Global Pop Catalog
Super Mario Galaxy 2

Shigeru Miyamoto, the legendary creator of Mario, claims that Super Mario Galaxy 2 (スーパーマリオギャラクシー2, 2010) is so hard that even he slams his fists on the table in frustration when he plays it. But don’t be fooled by this statement. He says so in joy, because Mario Galaxy 2 is very much Miyamoto’s pet project. According to him, Mario Galaxy 2 was created because the team at Nintendo “hadn’t run out of ideas.” According to his team however, Miyamoto stormed in immediately after Galaxy 1 was completed and suggested they make a sequel using the same game engine. Miyamoto’s reasoned that the the team hadn’t exhausted its full potential. Drained by having just finished a game, the team thought differently, but they were promptly coached back into enthusiasm.

From playing Mario Galaxy 2, it’s apparent that Miyamoto was onto something. Each level in the game feels like an outtake from Mario Galaxy 1, but the kind of outtake that’s zany, clever and more fun than the original. As Wired’s Chris Kohler stated in his review: “There are level concepts here that are only used once that could be made into full games on their own.” Filled with loops and tricks, it’s also clear the team had fun building each stage. This was catalyzed by the creation of a level design tool that allowed sound and visual designers to go ahead without the aid of the programmers. Yet it would be wrong to pin the success of Mario Galaxy 2 entirely on this democratic design process. There’s evidence that Miyamoto had a heavier-than-usual hand in steering the product.

Super Mario Galaxy 2 doesn’t have much of a storyline, just the way Miyamoto likes it. The cut scenes and lengthy exchanges from Mario Galaxy 1 are notably absent. Instead of explaining why Mario has a spaceship or how Bowser plans to conquer the universe, players are simply plopped onto a spaceship and given a series of challenges. This minimalist approach is for the better; heavy-handed narratives rarely have a place in action games, particularly not in ones involving oddly-dressed plumbers, princesses and turtles. Not only did Miyamoto call for a stop to heavy plotting from day one, he even edited the script on occasion, which he hadn’t done for a Mario game in fifteen years.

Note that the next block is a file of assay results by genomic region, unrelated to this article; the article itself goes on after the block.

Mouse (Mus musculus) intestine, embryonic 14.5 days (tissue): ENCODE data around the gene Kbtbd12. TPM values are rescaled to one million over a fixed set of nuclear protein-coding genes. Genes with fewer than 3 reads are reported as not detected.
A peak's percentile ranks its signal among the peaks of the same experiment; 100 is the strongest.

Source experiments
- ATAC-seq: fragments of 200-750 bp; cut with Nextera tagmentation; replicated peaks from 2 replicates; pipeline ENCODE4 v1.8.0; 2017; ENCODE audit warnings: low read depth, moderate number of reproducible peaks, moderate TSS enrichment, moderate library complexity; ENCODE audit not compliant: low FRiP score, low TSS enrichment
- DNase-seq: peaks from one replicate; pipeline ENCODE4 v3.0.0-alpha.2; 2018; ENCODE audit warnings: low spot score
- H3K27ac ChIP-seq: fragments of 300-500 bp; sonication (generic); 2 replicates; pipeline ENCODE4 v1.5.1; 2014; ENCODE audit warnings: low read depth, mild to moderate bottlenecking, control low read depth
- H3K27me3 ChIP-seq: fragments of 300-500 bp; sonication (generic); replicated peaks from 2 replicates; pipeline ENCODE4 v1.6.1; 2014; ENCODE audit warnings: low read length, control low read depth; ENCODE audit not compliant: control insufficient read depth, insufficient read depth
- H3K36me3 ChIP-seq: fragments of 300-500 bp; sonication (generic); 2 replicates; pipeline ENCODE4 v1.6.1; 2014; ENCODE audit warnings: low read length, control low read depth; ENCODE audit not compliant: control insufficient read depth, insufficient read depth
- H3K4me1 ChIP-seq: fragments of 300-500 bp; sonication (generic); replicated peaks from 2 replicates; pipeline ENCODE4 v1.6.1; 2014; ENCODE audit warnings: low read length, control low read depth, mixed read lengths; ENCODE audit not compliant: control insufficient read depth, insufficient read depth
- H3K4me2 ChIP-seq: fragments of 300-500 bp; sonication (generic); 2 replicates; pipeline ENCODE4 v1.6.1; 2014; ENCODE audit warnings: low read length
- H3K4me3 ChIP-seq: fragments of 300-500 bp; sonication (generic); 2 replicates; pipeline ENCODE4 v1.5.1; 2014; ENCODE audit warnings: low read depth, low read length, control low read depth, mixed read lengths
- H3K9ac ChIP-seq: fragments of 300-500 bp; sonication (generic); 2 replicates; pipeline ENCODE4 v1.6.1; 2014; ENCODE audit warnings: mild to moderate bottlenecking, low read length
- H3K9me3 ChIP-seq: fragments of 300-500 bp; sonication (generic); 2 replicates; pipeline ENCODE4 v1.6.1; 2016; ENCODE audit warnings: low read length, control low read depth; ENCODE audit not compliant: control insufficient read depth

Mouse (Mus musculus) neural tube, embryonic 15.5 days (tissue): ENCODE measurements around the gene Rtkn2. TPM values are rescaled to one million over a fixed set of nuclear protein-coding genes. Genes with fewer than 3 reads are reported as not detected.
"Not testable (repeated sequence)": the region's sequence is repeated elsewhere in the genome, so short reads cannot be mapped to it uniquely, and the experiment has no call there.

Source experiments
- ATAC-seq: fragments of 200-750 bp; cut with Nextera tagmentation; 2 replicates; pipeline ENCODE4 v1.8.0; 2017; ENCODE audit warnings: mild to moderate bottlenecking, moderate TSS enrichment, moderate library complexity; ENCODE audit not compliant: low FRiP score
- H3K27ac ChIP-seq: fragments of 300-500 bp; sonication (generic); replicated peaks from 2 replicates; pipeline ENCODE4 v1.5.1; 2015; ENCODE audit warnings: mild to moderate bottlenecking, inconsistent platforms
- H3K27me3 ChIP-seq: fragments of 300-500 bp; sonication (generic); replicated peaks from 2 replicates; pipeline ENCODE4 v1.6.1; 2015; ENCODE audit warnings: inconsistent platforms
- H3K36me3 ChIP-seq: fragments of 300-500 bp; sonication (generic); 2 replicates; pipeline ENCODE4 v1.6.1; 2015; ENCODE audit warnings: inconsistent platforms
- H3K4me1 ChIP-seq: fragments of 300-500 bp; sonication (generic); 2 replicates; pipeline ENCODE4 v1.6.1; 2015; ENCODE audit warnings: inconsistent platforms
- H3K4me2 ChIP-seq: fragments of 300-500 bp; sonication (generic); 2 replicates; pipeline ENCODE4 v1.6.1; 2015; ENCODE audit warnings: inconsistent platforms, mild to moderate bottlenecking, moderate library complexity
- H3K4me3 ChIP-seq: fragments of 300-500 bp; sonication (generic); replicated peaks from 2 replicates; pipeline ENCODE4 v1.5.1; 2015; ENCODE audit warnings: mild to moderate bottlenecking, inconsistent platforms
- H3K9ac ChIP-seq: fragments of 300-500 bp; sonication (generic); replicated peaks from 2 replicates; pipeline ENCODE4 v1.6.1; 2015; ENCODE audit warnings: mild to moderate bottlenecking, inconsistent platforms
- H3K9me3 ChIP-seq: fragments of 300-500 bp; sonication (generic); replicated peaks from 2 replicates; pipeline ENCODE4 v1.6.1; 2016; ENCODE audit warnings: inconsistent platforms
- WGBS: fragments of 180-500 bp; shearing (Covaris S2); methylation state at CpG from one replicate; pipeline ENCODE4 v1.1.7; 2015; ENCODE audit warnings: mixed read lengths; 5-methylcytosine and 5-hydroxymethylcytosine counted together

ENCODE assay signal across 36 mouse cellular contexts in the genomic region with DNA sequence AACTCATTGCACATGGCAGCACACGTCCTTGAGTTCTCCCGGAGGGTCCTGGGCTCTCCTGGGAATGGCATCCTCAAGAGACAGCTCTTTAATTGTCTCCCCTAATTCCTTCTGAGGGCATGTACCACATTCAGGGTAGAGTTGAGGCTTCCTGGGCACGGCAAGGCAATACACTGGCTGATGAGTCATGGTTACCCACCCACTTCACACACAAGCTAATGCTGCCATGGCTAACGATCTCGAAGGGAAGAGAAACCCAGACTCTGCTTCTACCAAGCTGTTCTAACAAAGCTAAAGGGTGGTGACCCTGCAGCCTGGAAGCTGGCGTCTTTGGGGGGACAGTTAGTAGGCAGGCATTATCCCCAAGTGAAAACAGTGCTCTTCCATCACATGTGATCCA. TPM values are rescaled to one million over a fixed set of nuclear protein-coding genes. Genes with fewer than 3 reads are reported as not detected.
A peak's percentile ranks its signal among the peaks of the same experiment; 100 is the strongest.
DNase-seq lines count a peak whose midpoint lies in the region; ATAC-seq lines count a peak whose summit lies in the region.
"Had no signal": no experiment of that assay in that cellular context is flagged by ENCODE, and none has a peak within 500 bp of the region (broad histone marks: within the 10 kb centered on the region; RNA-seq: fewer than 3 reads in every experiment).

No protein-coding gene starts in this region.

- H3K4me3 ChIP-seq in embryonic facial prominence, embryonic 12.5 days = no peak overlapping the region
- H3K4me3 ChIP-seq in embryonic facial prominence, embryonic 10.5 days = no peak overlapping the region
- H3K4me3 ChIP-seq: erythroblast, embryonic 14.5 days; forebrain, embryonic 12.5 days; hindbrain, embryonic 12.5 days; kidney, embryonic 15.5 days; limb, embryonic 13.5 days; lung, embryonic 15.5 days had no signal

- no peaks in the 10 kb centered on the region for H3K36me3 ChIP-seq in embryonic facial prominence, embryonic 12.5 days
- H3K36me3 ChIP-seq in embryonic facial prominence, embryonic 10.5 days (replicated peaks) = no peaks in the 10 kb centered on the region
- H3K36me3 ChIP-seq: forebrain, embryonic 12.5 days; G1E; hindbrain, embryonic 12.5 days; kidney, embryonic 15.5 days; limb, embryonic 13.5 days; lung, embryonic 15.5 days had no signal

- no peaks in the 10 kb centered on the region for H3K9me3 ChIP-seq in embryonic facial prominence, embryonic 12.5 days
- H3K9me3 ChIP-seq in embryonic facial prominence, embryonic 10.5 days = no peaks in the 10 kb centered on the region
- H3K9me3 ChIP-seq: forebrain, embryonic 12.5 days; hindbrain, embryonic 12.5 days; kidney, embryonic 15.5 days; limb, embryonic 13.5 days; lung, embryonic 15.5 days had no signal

Yet the major difference between Mario Galaxy 1 and 2 is that the latter is really, really hard. Although critics universally lauded the game (Edge, Gamemaster and the Official Nintendo Magazine all crowned it game of the year), every critic, reviewer and forum-goer warns about its difficulty. On the flip side, a harder game means tighter gameplay; every jump matters, timing is key and that strategically placed mushroom really does help in that tough stretch ahead. Players do inevitably die, again and again, but each victory is twice as sweet. (I often beat challenges with one second left on the clock, leaving me breathless as the congratulatory stars swirled above my head.) As producer Yoshiaki Koizumi says, “It’s rare to see action games as challenging as these nowadays. But I think that’s what Mario’s probably about anyway — players dying lots of times and gradually getting better.”

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Shigeru Miyamoto
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